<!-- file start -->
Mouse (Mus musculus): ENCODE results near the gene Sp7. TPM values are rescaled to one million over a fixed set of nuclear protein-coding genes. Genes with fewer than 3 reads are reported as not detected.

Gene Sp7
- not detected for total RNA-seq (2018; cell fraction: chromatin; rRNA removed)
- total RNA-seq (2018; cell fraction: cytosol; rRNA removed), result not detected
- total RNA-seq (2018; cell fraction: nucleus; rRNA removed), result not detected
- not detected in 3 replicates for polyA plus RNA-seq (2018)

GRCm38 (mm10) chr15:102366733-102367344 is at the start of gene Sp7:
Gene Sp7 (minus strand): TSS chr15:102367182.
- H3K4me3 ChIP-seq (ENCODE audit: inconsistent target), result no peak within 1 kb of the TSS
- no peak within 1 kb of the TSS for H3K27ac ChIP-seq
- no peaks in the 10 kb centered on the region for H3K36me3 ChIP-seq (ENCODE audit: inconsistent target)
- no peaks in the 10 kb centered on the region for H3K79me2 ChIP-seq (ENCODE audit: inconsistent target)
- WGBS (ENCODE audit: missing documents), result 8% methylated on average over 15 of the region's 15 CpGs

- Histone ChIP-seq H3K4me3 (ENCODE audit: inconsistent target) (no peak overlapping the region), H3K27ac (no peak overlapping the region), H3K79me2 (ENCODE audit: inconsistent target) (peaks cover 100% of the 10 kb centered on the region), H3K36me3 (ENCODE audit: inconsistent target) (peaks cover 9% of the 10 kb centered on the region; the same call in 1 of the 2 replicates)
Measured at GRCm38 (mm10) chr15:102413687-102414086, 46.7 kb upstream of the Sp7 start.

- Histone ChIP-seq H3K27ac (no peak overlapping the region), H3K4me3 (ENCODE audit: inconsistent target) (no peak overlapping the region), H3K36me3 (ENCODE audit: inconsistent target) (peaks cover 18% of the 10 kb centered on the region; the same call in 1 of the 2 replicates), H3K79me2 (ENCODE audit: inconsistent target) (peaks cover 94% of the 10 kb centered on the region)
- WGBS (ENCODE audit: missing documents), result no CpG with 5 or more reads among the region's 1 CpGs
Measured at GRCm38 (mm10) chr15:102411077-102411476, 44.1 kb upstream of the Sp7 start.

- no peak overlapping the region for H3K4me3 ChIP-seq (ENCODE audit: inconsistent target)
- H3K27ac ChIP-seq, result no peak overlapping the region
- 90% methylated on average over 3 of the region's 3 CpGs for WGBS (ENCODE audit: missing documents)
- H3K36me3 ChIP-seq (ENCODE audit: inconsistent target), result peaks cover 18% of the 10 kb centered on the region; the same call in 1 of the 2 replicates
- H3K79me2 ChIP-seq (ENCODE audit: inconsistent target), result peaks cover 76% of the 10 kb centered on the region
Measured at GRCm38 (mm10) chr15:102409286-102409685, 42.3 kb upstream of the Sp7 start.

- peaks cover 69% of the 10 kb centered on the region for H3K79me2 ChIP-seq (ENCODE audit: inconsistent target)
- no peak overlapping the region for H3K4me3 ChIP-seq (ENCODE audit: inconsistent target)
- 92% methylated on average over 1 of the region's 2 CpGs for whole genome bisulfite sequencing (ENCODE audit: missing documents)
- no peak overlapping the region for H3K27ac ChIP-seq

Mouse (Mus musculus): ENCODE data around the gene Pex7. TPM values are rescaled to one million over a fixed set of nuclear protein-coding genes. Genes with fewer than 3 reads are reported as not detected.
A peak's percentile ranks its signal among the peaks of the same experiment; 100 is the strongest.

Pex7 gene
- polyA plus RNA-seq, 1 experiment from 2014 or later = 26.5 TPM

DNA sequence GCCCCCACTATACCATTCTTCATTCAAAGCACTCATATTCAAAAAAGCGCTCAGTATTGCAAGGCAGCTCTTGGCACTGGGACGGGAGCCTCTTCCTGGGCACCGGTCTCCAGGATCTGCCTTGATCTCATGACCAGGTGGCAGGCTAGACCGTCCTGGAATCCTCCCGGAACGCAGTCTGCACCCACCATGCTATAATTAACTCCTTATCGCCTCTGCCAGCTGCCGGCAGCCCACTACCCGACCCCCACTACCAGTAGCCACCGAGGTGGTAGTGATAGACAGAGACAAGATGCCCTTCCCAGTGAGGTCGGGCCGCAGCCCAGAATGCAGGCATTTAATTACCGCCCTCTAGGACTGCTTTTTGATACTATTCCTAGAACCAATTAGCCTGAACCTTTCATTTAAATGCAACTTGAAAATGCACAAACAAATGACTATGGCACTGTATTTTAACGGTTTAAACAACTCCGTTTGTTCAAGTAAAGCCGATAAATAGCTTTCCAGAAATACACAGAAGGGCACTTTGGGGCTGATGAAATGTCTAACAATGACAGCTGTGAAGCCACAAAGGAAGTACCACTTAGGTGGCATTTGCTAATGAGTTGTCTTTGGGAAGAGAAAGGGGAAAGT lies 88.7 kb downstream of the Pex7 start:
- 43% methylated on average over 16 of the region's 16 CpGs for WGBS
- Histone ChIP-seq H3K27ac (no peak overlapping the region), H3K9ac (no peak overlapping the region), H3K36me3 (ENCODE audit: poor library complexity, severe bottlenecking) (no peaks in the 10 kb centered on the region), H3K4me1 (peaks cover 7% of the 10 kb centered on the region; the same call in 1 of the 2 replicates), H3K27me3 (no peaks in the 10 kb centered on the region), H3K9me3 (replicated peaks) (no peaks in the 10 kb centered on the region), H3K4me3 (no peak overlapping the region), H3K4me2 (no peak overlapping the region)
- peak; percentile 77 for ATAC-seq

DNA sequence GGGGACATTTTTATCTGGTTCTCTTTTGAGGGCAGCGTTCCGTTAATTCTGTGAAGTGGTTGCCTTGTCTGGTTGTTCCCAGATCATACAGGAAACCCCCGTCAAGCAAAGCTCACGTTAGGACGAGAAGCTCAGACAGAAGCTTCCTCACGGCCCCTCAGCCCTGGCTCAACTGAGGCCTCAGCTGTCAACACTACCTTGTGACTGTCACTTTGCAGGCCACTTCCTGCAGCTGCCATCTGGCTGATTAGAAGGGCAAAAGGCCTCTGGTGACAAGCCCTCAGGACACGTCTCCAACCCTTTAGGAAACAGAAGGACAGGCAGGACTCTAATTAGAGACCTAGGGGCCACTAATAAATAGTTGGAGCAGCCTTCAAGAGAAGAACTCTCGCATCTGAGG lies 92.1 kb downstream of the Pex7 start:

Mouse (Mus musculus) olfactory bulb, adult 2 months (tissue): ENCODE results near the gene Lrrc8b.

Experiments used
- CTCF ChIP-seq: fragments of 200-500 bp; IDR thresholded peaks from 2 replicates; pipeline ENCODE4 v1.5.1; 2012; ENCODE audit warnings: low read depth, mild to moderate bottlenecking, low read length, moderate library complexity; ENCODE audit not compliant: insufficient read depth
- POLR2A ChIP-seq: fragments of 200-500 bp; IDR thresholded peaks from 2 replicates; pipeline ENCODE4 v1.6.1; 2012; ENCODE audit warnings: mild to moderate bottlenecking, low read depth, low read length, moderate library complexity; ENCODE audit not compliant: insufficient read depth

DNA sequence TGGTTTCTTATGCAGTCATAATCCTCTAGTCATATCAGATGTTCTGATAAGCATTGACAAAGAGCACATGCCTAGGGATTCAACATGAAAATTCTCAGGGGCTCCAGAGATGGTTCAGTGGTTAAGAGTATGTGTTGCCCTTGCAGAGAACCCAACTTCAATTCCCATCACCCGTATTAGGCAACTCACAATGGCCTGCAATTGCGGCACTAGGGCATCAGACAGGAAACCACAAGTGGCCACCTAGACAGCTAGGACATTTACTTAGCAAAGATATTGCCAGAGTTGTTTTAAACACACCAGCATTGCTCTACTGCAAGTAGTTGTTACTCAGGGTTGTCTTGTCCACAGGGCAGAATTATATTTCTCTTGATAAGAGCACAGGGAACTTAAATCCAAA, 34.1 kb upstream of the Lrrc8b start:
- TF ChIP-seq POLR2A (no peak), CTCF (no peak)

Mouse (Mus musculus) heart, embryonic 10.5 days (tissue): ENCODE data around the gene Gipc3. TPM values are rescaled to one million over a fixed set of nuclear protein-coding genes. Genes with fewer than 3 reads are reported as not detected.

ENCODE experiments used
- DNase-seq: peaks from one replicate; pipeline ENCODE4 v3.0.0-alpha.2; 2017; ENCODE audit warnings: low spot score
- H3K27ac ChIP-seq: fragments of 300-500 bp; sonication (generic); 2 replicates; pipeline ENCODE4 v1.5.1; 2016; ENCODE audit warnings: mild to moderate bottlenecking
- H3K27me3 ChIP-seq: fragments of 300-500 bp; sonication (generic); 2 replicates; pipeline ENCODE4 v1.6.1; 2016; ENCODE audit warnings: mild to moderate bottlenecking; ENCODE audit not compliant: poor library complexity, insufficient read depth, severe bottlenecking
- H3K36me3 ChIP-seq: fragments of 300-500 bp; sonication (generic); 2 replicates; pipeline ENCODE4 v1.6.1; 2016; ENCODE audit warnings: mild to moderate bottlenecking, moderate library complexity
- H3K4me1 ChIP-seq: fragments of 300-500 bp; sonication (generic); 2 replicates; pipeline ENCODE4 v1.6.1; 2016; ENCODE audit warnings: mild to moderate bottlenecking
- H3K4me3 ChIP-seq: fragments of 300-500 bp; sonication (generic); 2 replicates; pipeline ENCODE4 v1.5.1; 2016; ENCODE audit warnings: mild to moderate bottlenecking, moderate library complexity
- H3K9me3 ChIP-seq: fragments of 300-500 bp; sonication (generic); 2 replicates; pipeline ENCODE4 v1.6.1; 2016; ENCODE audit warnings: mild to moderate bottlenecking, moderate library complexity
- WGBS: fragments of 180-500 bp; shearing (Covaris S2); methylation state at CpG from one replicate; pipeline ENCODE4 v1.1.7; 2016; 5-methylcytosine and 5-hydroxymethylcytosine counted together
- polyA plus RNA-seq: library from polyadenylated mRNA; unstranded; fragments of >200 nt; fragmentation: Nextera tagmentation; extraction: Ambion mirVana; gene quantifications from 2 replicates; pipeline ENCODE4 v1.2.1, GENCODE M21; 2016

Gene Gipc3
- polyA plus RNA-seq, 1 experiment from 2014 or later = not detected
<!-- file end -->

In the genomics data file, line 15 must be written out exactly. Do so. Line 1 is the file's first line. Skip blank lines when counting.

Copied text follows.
Measured at GRCm38 (mm10) chr15:102413687-102414086, 46.7 kb upstream of the Sp7 start.